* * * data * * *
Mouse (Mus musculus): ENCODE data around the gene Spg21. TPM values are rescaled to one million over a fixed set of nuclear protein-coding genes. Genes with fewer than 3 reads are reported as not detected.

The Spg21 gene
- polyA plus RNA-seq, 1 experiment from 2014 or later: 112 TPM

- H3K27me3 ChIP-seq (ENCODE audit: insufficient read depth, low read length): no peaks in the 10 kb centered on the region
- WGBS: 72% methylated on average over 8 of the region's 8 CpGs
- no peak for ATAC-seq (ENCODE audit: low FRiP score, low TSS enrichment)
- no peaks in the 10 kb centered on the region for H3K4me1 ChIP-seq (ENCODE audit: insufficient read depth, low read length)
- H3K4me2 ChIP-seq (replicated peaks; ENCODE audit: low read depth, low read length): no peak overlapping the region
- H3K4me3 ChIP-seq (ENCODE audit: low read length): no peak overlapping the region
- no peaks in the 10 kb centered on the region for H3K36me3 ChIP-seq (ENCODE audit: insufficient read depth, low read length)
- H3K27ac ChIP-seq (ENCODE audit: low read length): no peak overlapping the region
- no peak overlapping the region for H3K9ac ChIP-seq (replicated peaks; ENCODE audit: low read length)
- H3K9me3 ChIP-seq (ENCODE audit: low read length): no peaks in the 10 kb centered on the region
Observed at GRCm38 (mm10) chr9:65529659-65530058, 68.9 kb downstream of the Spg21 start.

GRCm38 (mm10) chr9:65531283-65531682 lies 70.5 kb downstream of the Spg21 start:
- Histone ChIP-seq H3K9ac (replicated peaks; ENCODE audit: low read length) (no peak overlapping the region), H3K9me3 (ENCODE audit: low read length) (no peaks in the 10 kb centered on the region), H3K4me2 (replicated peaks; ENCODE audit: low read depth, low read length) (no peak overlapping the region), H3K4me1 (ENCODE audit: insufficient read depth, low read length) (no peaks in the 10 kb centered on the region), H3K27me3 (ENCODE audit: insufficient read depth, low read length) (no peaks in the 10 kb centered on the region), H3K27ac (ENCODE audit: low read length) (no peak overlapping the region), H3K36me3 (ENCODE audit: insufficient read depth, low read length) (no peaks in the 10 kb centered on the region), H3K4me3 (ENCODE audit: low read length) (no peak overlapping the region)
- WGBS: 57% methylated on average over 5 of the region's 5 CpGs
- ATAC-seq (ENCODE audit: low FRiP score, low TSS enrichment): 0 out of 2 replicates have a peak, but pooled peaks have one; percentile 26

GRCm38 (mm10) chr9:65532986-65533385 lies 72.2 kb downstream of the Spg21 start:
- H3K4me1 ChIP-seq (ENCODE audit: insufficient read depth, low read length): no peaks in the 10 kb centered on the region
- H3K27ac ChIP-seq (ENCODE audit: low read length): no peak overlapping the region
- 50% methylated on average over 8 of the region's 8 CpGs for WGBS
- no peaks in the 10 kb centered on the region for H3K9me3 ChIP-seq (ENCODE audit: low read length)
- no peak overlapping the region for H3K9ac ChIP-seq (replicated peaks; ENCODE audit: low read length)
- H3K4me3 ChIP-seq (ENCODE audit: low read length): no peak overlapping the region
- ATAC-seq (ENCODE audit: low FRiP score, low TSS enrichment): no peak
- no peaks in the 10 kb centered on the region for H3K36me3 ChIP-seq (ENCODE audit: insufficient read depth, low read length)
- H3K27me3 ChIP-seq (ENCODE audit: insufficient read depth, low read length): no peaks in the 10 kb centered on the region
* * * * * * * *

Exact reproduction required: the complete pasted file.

Mouse (Mus musculus): ENCODE data around the gene Spg21. TPM values are rescaled to one million over a fixed set of nuclear protein-coding genes. Genes with fewer than 3 reads are reported as not detected.

The Spg21 gene
- polyA plus RNA-seq, 1 experiment from 2014 or later: 112 TPM

- H3K27me3 ChIP-seq (ENCODE audit: insufficient read depth, low read length): no peaks in the 10 kb centered on the region
- WGBS: 72% methylated on average over 8 of the region's 8 CpGs
- no peak for ATAC-seq (ENCODE audit: low FRiP score, low TSS enrichment)
- no peaks in the 10 kb centered on the region for H3K4me1 ChIP-seq (ENCODE audit: insufficient read depth, low read length)
- H3K4me2 ChIP-seq (replicated peaks; ENCODE audit: low read depth, low read length): no peak overlapping the region
- H3K4me3 ChIP-seq (ENCODE audit: low read length): no peak overlapping the region
- no peaks in the 10 kb centered on the region for H3K36me3 ChIP-seq (ENCODE audit: insufficient read depth, low read length)
- H3K27ac ChIP-seq (ENCODE audit: low read length): no peak overlapping the region
- no peak overlapping the region for H3K9ac ChIP-seq (replicated peaks; ENCODE audit: low read length)
- H3K9me3 ChIP-seq (ENCODE audit: low read length): no peaks in the 10 kb centered on the region
Observed at GRCm38 (mm10) chr9:65529659-65530058, 68.9 kb downstream of the Spg21 start.

GRCm38 (mm10) chr9:65531283-65531682 lies 70.5 kb downstream of the Spg21 start:
- Histone ChIP-seq H3K9ac (replicated peaks; ENCODE audit: low read length) (no peak overlapping the region), H3K9me3 (ENCODE audit: low read length) (no peaks in the 10 kb centered on the region), H3K4me2 (replicated peaks; ENCODE audit: low read depth, low read length) (no peak overlapping the region), H3K4me1 (ENCODE audit: insufficient read depth, low read length) (no peaks in the 10 kb centered on the region), H3K27me3 (ENCODE audit: insufficient read depth, low read length) (no peaks in the 10 kb centered on the region), H3K27ac (ENCODE audit: low read length) (no peak overlapping the region), H3K36me3 (ENCODE audit: insufficient read depth, low read length) (no peaks in the 10 kb centered on the region), H3K4me3 (ENCODE audit: low read length) (no peak overlapping the region)
- WGBS: 57% methylated on average over 5 of the region's 5 CpGs
- ATAC-seq (ENCODE audit: low FRiP score, low TSS enrichment): 0 out of 2 replicates have a peak, but pooled peaks have one; percentile 26

GRCm38 (mm10) chr9:65532986-65533385 lies 72.2 kb downstream of the Spg21 start:
- H3K4me1 ChIP-seq (ENCODE audit: insufficient read depth, low read length): no peaks in the 10 kb centered on the region
- H3K27ac ChIP-seq (ENCODE audit: low read length): no peak overlapping the region
- 50% methylated on average over 8 of the region's 8 CpGs for WGBS
- no peaks in the 10 kb centered on the region for H3K9me3 ChIP-seq (ENCODE audit: low read length)
- no peak overlapping the region for H3K9ac ChIP-seq (replicated peaks; ENCODE audit: low read length)
- H3K4me3 ChIP-seq (ENCODE audit: low read length): no peak overlapping the region
- ATAC-seq (ENCODE audit: low FRiP score, low TSS enrichment): no peak
- no peaks in the 10 kb centered on the region for H3K36me3 ChIP-seq (ENCODE audit: insufficient read depth, low read length)
- H3K27me3 ChIP-seq (ENCODE audit: insufficient read depth, low read length): no peaks in the 10 kb centered on the region